Sadly, in August 2000, Tomata died of cancer at the age of 52. At some point in the 1990s he executed a series of punk rock portraits, for lack of a better description, featuring people from the L.A. punk scene as well as other rock and roll luminaries (and, randomly, the 19th-century French author Guy de Maupassant). Most of the portraits were painted on a page from some work of literature, such as Allen Ginberg’s Howl or Hubert Selby’s Last Exit to Brooklyn.



More after the jump…

Posted by Martin Schneider | Leave a comment
Awesome statuette of H.R. from Bad Brains
12:36 pm


Bad Brains

The Japanese company Presspop has bestowed upon us some sweet figurines over the years. We fondly remember the Lee “Scratch” Perry figurine from a few years back as well as the Public Enemy set that came out last year. The PE item was designed by Ed Piskor, author of the fantastic Hip Hop Family Tree series from Fantagraphics (Vol. 1, 2, 3, 4), and the Lee “Scratch” Perry figurine was designed by Archer Prewitt, cartoonist, inventor of the Sof’Boy cartoon character, and longtime member of the Sea and Cake.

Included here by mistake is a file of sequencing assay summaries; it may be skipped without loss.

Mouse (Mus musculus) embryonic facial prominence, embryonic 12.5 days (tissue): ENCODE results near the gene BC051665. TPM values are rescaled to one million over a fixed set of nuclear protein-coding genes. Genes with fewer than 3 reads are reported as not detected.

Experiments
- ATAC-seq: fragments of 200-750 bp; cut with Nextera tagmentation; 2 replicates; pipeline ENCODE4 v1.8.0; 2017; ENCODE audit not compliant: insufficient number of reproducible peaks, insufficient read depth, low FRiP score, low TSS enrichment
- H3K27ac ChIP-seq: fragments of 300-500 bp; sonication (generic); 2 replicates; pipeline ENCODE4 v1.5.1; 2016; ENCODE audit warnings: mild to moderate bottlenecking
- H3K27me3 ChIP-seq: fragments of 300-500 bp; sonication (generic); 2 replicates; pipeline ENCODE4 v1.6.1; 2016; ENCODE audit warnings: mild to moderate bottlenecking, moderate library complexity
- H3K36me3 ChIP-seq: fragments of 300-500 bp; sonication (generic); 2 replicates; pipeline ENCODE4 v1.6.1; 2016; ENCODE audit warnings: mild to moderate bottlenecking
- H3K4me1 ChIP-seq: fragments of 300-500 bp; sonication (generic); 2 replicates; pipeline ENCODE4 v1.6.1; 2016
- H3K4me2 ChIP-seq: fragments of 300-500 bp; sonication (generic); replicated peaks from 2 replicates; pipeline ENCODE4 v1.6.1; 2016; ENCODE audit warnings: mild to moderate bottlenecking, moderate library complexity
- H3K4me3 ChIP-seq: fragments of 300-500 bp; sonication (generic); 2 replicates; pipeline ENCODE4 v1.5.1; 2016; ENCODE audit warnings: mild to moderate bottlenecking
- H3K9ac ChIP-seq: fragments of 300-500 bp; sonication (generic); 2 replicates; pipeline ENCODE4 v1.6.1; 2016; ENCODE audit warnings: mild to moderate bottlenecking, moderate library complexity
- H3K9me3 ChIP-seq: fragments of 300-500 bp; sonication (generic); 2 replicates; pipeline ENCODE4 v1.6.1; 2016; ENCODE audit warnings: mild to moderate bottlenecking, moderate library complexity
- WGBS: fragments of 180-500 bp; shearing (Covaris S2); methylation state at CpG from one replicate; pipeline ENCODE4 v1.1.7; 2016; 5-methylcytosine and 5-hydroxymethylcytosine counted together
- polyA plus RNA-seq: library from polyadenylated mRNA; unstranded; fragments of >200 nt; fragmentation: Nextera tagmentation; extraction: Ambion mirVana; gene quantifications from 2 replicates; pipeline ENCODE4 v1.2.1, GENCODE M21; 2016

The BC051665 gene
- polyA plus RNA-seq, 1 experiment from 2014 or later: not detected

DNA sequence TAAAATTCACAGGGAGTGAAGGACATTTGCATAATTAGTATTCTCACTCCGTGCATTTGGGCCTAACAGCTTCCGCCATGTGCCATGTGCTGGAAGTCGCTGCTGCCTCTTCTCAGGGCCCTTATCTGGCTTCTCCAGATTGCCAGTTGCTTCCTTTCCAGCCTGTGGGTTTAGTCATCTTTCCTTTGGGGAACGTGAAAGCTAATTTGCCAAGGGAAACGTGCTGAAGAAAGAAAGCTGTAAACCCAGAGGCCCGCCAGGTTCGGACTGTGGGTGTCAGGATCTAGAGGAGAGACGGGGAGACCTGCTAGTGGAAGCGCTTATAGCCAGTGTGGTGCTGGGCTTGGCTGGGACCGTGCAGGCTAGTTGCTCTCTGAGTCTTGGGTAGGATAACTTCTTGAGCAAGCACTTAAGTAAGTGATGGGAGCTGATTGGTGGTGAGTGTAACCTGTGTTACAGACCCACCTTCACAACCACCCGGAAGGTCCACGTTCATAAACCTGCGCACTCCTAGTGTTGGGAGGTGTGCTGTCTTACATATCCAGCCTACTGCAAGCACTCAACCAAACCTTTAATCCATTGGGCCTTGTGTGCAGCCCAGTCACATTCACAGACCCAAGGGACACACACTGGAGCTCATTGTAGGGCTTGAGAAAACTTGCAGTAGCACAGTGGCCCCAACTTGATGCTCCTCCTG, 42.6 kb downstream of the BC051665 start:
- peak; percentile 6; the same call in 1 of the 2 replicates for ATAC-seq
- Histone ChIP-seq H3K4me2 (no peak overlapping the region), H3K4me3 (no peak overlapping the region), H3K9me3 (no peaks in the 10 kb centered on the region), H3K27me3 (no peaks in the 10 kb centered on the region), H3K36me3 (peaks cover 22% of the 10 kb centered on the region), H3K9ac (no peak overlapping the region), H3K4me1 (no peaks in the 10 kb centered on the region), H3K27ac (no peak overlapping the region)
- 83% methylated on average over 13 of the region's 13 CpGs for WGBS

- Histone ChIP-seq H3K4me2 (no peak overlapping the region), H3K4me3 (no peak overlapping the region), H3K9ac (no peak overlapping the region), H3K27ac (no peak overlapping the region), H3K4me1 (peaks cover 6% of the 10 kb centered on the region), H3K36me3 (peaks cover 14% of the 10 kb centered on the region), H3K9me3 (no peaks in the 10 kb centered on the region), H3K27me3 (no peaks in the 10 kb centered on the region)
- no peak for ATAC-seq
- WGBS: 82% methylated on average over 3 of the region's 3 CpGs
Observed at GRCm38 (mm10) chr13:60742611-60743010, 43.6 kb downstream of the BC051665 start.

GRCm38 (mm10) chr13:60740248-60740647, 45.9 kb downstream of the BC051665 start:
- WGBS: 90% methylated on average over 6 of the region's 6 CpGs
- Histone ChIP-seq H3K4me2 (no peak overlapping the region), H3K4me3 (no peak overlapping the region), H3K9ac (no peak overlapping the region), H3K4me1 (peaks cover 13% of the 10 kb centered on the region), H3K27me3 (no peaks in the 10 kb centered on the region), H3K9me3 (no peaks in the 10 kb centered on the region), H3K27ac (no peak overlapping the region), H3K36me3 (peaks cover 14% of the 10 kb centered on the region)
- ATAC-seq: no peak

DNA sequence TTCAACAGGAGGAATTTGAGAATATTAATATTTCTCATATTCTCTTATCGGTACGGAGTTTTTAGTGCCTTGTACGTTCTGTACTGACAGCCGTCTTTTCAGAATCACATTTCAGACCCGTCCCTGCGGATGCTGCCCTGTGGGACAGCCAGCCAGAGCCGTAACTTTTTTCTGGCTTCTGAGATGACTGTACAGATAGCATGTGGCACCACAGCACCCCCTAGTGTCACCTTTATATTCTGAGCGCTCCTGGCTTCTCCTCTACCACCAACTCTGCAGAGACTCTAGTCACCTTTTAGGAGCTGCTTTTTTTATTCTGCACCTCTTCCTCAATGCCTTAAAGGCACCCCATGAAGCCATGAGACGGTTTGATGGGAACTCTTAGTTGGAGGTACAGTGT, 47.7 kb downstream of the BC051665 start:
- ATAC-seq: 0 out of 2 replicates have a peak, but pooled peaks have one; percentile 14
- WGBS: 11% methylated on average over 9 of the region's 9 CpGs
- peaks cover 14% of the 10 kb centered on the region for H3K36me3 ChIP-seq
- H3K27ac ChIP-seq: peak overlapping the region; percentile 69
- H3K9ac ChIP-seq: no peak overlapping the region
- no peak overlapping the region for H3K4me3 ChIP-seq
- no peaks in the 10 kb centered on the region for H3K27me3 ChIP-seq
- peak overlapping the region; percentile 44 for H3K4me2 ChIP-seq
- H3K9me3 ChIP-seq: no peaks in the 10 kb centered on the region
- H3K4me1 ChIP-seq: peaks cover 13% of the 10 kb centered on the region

Prewitt is also responsible for the design of a forthcoming treat from Presspop, namely a dynamic figurine of one of the greatest punk frontmen of all time, H.R. from Bad Brains.

The “statuette” is constructed from PVC and ABS. It features articulation in the neck and the clothing is made from actual fabric. I like the way the mic stand and H.R.‘s two feet create, in an unexpected way, the necessary “tripod” effect needed for stability, so that it won’t fall off your computer monitor or whatever.

According to Presspop, the figurine is “officially approved” by H.R. himself. Last year H.R.‘s wife made it known that the singer has long suffered from an obscure ailment known as (deep breath) “Short-lasting unilateral neuralgiform headache with conjunctival injection and tearing” (SUNCT for short). He underwent surgery to alleviate the pain in February. We wish him the best of luck and we also hope that H.R., real name Paul D. Hudson, is getting the treatment he deserves and needs (you can still donate to the GoFundMe page his wife set up to help with the health care bills).

The H.R. figurine costs $50 and comes out in April. You can pre-order one today.

See more after the jump…

Posted by Martin Schneider | Leave a comment
Banana: After 50 years the ultimate Warhol Velvet Underground mystery is finally (almost) solved!!

It was fifty years ago this week that the future began with the Velvet Underground, Andy Warhol, and his banana. The destruction and rebuilding of rock ‘n’ roll music as it then existed commenced. This was all taking place even though only a few people knew about it at the time. The right few, as always. I have to think that anyone reading this knows the history of the Velvet Underground so I’m not going to rehash it here.